The fire was roaring and we gave a good long thought to sleeping near it. But when the time came to go to sleep, we went straight towards the heated bathroom and rolled out our tarps and pads in our own respective stalls. I imagined that Sean would have never guessed at any point in his entire life that he would be spending his 23<sup>rd</sup> birthday sleeping in a bathroom in the small Navajo town of Kayenta. We couldn’t sleep right away and spent a good amount of the night’s bathroom slumber party with nonsensical comments.

A long chilly ride towards Kaibeto was blessed with a tailwind and relatively flat riding. By the end of the day, I was far ahead of the others and too cold to stop. So I rode towards a nearby ranch house, disturbed their dog and horse until I found a path towards the home. An older man waved at me and jogged towards his house, which after 77 years of life, assumed a pace less than hasty. On his porch step he motioned me towards his house and I followed. A wave of heat consumed me as I stepped in his house, smiling and nodding my head to acknowledge his wife busily making a basket by their blazing stove.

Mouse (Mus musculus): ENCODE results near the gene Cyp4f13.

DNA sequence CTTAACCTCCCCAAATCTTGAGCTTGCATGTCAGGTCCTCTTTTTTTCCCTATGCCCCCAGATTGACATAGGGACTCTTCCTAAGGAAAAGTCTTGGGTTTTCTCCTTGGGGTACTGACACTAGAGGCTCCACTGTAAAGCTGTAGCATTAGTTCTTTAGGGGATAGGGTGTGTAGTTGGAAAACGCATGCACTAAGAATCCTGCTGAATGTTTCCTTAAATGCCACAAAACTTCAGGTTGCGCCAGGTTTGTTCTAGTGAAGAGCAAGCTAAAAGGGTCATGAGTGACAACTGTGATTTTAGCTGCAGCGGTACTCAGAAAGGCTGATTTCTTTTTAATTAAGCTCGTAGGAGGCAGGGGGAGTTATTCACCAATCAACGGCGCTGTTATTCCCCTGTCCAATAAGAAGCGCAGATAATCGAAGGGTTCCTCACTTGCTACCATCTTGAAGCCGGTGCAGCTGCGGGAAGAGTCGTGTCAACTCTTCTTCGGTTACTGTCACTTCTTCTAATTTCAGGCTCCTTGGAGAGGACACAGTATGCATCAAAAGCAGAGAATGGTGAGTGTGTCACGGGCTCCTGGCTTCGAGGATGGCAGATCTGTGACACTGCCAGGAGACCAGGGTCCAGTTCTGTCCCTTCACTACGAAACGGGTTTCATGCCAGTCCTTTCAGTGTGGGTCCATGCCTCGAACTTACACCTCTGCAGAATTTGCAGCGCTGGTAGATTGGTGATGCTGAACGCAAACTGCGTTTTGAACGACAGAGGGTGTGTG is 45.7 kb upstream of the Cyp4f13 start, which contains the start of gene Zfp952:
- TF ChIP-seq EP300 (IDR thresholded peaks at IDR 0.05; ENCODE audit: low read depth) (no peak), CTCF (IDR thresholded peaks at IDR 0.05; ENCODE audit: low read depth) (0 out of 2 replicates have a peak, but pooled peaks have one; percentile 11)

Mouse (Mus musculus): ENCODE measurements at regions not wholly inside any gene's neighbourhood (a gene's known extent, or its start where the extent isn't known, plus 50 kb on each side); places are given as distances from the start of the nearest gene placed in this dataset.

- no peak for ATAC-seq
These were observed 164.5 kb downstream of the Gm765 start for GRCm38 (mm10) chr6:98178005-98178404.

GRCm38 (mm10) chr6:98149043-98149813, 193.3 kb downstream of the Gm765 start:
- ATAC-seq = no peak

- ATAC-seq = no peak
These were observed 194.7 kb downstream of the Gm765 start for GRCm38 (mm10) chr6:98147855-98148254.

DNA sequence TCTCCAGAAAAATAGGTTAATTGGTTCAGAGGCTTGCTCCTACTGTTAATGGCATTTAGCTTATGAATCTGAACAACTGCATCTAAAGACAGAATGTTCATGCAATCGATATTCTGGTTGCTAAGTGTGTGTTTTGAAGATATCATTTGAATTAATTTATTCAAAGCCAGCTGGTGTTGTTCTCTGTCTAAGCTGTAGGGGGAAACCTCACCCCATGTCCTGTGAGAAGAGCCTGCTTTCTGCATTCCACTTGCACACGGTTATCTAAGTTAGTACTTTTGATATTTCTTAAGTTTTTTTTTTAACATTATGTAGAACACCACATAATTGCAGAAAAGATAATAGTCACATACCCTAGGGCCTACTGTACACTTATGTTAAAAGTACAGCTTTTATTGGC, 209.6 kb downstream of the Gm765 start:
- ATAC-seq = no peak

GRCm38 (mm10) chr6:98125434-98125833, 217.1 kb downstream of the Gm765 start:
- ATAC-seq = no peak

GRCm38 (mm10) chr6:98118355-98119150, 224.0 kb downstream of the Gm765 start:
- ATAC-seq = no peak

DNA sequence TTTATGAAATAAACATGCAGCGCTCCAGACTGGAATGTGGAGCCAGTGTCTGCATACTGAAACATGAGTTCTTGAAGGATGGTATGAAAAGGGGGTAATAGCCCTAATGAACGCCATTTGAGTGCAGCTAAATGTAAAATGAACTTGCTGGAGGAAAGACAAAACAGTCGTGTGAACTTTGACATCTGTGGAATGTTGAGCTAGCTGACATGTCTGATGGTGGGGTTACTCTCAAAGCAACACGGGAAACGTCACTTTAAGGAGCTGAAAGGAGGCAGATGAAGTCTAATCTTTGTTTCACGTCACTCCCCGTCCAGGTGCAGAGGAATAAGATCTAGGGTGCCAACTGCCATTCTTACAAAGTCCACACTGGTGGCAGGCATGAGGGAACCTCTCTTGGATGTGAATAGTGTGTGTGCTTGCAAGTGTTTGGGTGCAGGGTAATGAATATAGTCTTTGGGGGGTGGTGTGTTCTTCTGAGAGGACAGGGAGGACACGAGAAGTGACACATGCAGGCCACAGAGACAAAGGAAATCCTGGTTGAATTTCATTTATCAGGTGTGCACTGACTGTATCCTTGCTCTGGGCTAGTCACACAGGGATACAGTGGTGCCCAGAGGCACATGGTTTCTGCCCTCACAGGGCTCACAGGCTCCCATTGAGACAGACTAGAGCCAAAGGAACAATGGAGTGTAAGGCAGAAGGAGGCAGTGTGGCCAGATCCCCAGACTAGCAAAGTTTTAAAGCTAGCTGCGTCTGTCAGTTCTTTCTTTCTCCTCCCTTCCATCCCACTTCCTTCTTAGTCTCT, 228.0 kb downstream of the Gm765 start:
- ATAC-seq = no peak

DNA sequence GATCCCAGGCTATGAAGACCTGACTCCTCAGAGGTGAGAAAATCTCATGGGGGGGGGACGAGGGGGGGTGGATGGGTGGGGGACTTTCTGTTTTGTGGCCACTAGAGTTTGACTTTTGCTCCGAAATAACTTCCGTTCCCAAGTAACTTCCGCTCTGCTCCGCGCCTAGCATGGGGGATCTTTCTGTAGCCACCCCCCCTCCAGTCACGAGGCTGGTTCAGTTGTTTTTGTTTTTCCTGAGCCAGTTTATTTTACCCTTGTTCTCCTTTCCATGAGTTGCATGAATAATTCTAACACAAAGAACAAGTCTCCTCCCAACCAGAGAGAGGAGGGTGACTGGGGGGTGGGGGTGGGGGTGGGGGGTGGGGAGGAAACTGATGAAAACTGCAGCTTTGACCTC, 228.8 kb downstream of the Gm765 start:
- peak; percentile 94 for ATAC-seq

“Hi, I am on a long bike journey and am hoping to get permission to camp on your land.” I said quickly.
The old man smiled and poked at my back. My Camelbak was underneath my coat so it wouldn’t freeze and made me look like a hunchback.
“It’s cold. Do you have a tent?” He asked.
“You gonna build a fire?”

“Ehh.. probably not. We’re probably just gonna go right to sleep.”
He turned and spoke to his wife in Navajo for a minute. “You want to sleep inside?”
“Ehh…. Of course, it’s darn cold out, but we don’t want to impose. There are three of us.” I looked around at the lack of space and could not imagine them being comfortable having us over.
“How about you sleep in traditional Hogan?”
“Wow.. That would be incredible.”
“Follow me.”

I said goodbye to the woman and followed the man outside.
I started to get worried that my companions would pass the side road I turned, and I would end up having to chase them down the road all night. “Mm…I gotta go flag down my friends, I don’t want them to pass me.”
“Over here.. Follow me.” He said as if he didn’t hear me.
He stepped over to a huge 10 sided building with a conical roof and turns a key in a padlock. The door swings in letting in a stream of sunlight. He turns and says to me, “This is church Hogan. People come pray here for all night. Always wood for fire in here. In times of war, like these days, lots of prayer.”